The Wall Street Journal reported last year that Facebook purposely used a broad algorithm to block news in Australia, causing damage to pages for charities, emergency services and hospitals.
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Facebook he used an algorithm he knew would affect pages beyond those of publishers in Australia before pending legislation that would make news organizations pay platforms for content, The Wall Street Journal reports it.
As a result, the Australian government and health services pages were removed as the country began rolling out its Covid vaccination program, the Journal reported.
The Journal reported that the social media giant did not notify the pages in advance and that the removal was initiated before an appeal process was ready, a break from the typical procedure, the report said.
Whistleblowers submitted documents and testimony to US and Australian authorities claiming Facebook wanted to exert maximum pressure on Australian lawmakers voting on the law.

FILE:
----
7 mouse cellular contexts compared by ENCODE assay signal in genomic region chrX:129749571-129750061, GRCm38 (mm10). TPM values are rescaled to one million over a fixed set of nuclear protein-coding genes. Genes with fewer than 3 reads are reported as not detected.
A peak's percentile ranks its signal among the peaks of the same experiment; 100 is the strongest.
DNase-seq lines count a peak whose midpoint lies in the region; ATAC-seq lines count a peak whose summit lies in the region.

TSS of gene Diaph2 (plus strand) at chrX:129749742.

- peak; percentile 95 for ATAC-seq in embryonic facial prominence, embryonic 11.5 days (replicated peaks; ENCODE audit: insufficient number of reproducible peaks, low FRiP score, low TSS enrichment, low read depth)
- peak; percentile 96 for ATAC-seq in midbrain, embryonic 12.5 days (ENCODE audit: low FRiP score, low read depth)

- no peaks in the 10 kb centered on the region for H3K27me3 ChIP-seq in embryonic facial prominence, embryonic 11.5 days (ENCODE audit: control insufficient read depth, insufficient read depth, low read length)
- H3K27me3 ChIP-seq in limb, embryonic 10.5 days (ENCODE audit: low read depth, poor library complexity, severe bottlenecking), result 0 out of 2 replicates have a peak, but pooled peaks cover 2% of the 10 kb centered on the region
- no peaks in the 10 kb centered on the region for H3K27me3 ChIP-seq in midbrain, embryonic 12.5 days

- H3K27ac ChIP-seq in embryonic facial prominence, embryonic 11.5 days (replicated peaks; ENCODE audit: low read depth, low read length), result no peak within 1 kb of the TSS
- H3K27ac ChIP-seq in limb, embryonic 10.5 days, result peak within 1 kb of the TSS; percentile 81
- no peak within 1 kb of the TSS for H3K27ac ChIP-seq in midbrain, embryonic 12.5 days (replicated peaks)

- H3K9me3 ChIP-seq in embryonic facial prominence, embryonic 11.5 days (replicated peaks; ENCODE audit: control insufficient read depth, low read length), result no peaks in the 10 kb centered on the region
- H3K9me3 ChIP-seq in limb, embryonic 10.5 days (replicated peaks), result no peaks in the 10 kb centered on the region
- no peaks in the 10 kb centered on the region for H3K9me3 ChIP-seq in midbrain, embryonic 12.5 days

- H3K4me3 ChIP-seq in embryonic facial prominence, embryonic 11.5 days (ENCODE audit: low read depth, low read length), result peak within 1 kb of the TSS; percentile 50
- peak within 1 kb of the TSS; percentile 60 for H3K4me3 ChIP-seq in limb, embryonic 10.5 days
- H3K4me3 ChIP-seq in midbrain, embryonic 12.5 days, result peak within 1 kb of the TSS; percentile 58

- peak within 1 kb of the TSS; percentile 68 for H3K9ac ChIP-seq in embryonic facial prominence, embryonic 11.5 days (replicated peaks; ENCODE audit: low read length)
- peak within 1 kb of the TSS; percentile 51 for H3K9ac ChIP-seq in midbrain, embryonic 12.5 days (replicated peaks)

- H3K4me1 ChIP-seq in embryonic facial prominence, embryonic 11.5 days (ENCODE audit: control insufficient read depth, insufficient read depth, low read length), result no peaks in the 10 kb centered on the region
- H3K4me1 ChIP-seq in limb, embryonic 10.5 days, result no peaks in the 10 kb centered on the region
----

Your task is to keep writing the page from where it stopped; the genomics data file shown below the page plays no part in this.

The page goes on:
Facebook told the WSJ that the moves were not a negotiating tactic and that it used a broad algorithm because the law did not specify what was considered new.
“The documents in question clearly show that we intended to exempt Australian government pages from restrictions in an effort to minimize the impact of this misleading and harmful legislation,” Facebook spokesman Andy Stone said in a statement to the Journal. “When we were unable to do it as expected due to a technical error, we apologized and worked to correct it. Any suggestion to the contrary is categorically and obviously false.”
The report details the actions Facebook has taken ahead of new legislation that would charge digital platforms like Facebook and Google for news in order to display that content in news feeds or search results.
Both Facebook and Google opposed the law e threatened to remove certain services or features from Australiabut eventually reached commercial or governmental agreements.
Read the full report in the Wall Street newspaper.